Translating Indian Languages
Translating Indian languages has many pitfalls that are easily avoided. Find out more about our approach.
1. English is an official language of India
Before thinking about translation into Indian languages, you should consider whether you actually need translation. This is because English is an official language of India, and is widely read and understood. Western products and businesses are normally held in high esteem, so you could even be devaluing the perception of your product if you provide a translation. Of course we will be very happy to translate into 27 leading Indian languages and dialects, if that’s what you want.
2. Adapt your text
Having said that English is an official language, you should consider your audience, and probably adapt your text. For many Indians English is not their daily language of habitual use, and you may need to simplify or alter a US or UK English text to suit your audience. This also helps when translating. In general, simpler and shorter sentences are easier and clearer to translate.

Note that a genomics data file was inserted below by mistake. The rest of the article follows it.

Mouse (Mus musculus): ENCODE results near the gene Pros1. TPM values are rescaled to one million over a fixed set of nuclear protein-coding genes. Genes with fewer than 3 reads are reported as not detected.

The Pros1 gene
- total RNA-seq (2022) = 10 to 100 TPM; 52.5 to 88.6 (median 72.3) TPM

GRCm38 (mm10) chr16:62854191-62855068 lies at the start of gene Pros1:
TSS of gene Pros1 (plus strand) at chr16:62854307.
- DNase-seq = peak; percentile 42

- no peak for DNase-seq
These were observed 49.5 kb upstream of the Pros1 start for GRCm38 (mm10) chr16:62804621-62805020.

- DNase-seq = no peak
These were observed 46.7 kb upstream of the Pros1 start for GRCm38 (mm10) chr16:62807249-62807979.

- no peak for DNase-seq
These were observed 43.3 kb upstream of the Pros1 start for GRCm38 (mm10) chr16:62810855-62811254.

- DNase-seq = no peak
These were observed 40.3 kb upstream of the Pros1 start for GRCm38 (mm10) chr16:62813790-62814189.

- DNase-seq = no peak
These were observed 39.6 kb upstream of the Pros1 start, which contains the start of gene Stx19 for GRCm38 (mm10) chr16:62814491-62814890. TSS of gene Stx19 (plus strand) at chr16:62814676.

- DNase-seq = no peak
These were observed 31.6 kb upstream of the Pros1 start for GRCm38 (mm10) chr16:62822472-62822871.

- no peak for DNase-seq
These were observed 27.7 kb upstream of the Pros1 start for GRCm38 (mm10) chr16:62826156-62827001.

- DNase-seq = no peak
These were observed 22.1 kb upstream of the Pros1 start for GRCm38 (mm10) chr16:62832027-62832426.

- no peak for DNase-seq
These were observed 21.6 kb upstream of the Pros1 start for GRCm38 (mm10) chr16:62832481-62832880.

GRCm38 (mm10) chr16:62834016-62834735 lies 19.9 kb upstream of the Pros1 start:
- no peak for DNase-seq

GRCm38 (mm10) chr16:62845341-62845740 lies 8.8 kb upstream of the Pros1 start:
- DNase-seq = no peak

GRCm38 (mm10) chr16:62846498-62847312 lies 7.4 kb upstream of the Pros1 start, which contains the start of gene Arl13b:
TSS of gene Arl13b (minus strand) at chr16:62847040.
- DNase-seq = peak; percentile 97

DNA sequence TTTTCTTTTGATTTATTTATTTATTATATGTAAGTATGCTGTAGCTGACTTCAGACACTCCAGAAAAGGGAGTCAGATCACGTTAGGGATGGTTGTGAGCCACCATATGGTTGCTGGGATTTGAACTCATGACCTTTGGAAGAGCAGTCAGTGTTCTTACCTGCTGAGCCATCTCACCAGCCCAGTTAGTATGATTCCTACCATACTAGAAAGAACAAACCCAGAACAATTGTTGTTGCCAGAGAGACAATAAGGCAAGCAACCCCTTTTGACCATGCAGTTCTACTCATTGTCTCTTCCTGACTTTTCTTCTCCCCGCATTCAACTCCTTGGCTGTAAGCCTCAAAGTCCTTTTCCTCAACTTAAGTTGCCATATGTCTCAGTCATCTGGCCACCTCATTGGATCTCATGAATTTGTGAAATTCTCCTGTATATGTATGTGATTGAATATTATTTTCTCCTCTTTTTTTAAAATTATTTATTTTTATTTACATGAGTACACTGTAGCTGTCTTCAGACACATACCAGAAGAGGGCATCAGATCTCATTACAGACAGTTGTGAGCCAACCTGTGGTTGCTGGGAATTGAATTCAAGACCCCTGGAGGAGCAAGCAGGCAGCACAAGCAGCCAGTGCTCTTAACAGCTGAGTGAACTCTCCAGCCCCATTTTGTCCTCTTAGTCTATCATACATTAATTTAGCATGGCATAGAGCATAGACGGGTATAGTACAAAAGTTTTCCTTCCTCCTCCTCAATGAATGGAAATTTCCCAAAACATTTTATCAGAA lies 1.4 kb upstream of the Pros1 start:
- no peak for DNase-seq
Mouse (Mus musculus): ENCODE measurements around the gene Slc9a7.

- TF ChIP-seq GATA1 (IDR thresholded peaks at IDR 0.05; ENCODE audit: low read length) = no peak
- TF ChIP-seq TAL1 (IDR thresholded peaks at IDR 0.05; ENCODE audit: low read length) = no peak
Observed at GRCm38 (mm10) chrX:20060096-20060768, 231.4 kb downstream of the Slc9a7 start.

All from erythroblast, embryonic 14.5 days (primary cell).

3. Which language do you need?
This is where things can get complicated. Not so long ago a leading UK retailer enquired about translating all their international packaging into Hindi. Is this a good idea? Not necessarily. Although Hindi is very widely spoken in India, it is not universal. If you only translate into Hindi, you could potentially be offending speakers of other major Indian languages.
So how do you know which languages you need? India has a federal system, a bit like the US. An individual state may require one or more Indian languages. This is a starting point, but also talk to your distributors or agents, or staff you have in-country. There is no “one-size fits all” solution on Indian languages. It depends on your product, where and how you intend to sell in India, and of course on your intended customers.
Contact us for a quote on Indian language translation.